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Antioxidants work to prevent damage to the body before it actually happens. They protect and nurture cells naturally, combating disease and promoting good health. Antioxidants come in many forms, including minerals, enzymes and vitamins. Vitamins and minerals with antioxidant properties are called nutrient antioxidants. The family of naturally formed components protects cells from free radicals, which are highly charged oxygen molecules with unpaired electrons that attempt to obtain electrons from other molecules.
Free radicals are formed naturally in the body, but their production is increased by factors such as smoking, sun damage, stress and toxins like air pollution and asbestos. The resulting damage diminishes the skin’s structural support and decreases its elasticity, resilience and suppleness, leads to inflammation, and is the source of liver spots and poor skin condition. In addition to being the main culprit of wrinkles, free radicals, in essence, accelerate the aging process. Studies have shown antioxidants stop this cellular chain reaction of oxidation by neutralizing free radicals.1
Antioxidants can improve cell function; increase collagen production; improve elasticity; create healthier, younger skin cells; and reduce sun damage ... but the improvement takes time. Like a healthy diet, the more potent the antioxidants used, the healthier the results. Black currants, cherries, cantaloupe, grapes, blueberries, blackberries, cranberries, peppers and spinach are among a growing variety of foods found to contain surprisingly high levels of disease-fighting antioxidant compounds, according to a U.S. Department of Agriculture (USDA) study published in the Journal of Agricultural and Food Chemistry in 2004. This study is one of the largest, most comprehensive analyses to date of the antioxidant content of commonly consumed foods.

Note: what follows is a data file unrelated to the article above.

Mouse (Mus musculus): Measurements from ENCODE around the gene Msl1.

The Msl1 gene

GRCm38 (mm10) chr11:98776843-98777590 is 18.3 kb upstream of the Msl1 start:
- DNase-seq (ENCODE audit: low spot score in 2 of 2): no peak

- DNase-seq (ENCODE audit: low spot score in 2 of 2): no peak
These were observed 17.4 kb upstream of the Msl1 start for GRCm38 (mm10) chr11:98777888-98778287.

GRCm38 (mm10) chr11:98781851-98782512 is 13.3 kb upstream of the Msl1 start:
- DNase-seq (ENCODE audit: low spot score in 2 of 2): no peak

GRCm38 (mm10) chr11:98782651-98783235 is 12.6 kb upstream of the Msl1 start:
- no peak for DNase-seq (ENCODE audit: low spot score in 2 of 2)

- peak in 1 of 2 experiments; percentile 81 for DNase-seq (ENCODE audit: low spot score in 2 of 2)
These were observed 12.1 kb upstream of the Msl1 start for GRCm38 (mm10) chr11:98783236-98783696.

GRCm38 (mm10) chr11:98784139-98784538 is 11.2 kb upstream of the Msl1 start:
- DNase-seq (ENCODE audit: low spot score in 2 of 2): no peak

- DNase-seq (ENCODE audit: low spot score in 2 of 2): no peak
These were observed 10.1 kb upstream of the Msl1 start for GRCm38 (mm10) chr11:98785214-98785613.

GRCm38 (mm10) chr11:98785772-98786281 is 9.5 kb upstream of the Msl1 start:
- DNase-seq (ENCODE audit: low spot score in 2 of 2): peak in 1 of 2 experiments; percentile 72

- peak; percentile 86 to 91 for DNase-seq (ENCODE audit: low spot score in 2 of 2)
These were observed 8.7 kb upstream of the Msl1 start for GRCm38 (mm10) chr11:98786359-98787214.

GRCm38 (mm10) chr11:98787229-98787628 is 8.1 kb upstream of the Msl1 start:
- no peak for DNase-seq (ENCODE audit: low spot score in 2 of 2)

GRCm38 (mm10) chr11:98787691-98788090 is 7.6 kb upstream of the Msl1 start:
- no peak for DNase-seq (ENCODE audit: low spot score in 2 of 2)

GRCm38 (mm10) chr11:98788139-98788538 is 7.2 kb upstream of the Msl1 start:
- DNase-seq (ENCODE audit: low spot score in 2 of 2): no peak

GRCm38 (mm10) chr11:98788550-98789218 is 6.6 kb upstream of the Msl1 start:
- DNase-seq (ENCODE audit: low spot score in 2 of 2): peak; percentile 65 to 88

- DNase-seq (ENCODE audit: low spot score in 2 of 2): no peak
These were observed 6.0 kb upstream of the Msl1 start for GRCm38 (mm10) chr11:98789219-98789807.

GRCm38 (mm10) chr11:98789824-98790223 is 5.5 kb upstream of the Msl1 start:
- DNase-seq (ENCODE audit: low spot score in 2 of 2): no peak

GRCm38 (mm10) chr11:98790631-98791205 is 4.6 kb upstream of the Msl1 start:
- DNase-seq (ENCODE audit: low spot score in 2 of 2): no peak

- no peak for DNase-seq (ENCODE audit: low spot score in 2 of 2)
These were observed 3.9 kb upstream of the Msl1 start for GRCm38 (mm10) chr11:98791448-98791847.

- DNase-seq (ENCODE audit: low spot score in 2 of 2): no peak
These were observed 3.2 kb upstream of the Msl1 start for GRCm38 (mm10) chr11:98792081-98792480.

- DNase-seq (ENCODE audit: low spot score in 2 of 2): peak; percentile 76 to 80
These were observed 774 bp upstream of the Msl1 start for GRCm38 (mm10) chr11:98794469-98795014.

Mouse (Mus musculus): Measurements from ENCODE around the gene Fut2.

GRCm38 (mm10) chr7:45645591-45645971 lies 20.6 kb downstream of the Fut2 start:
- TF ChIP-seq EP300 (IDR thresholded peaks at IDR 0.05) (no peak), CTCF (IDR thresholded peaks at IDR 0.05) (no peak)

As an ultimate superfruit, the grape’s abundance of polyphenols with antioxidant and anti-inflammatory properties not only keeps blood vessels resilient, but also boosts the skin and body’s resistance against disease. Researchers have found, in particular, that the skin and seeds of grapes contain large concentrations of compounds that have a positive effect on health, such as bioflavonoids, including quercetin, which has an antioxidant and anti-inflammatory effect, and oligomeric proanthocyanidins (OPCs), incredibly effective chemicals in neutralizing free radicals.2 OPCs are a special family of polyphenols (bioflavonoids) capable of renewing the most important building blocks—such as collagen and elastin fibers—of every part of the human body, including the skin. In the connective tissue, OPCs bind to collagen to maintain and even restore the cross-links, hence the flexibility of these essential proteins.2 Grape seeds are one of the richest known sources of OPCs. Red grapes also contain a natural plant antibody, resveratrol, which has the effects of an antioxidant.
Vitamin E is a high-potency antioxidant that helps improve circulation and repair tissue, and is one of the most efficient chain-breaking antioxidants available. It helps prevent cell damage by inhibiting the formation of free radicals. Vitamin E helps retard aging and may help prevent age spots. Alpha-tocopherol—a form of vitamin E—helps protect enzymes, such as glutathione peroxidase 4, which is known to act against cancerous cell activity.3 Alpha-tocopherol is the most common antioxidant source from food. Some of the natural sources of vitamin E are nut oils, corn oil, tomatoes, spinach and peppers.
Antioxidants in the Skin by Roger McMullen is the first book to offer a comprehensive account of antioxidants in personal care and addresses the cellular level of human skin.
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